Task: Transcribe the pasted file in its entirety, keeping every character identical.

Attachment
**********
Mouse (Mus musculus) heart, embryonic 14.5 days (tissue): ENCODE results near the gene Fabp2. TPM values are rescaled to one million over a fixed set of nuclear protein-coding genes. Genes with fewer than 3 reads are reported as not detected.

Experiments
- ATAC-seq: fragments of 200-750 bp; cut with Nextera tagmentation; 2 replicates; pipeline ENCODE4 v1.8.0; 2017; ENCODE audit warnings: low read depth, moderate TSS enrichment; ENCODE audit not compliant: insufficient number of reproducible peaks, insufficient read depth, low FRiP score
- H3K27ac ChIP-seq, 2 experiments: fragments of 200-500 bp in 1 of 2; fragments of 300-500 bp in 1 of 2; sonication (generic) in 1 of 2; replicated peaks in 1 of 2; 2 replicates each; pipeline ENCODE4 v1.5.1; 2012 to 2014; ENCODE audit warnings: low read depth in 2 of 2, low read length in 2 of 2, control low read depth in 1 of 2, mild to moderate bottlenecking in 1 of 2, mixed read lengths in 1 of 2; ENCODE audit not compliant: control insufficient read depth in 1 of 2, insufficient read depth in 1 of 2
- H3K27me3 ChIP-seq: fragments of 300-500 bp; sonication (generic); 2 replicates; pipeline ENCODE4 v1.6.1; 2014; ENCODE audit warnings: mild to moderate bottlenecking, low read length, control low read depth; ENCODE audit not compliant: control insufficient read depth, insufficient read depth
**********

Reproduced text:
Mouse (Mus musculus) heart, embryonic 14.5 days (tissue): ENCODE results near the gene Fabp2. TPM values are rescaled to one million over a fixed set of nuclear protein-coding genes. Genes with fewer than 3 reads are reported as not detected.

Experiments
- ATAC-seq: fragments of 200-750 bp; cut with Nextera tagmentation; 2 replicates; pipeline ENCODE4 v1.8.0; 2017; ENCODE audit warnings: low read depth, moderate TSS enrichment; ENCODE audit not compliant: insufficient number of reproducible peaks, insufficient read depth, low FRiP score
- H3K27ac ChIP-seq, 2 experiments: fragments of 200-500 bp in 1 of 2; fragments of 300-500 bp in 1 of 2; sonication (generic) in 1 of 2; replicated peaks in 1 of 2; 2 replicates each; pipeline ENCODE4 v1.5.1; 2012 to 2014; ENCODE audit warnings: low read depth in 2 of 2, low read length in 2 of 2, control low read depth in 1 of 2, mild to moderate bottlenecking in 1 of 2, mixed read lengths in 1 of 2; ENCODE audit not compliant: control insufficient read depth in 1 of 2, insufficient read depth in 1 of 2
- H3K27me3 ChIP-seq: fragments of 300-500 bp; sonication (generic); 2 replicates; pipeline ENCODE4 v1.6.1; 2014; ENCODE audit warnings: mild to moderate bottlenecking, low read length, control low read depth; ENCODE audit not compliant: control insufficient read depth, insufficient read depth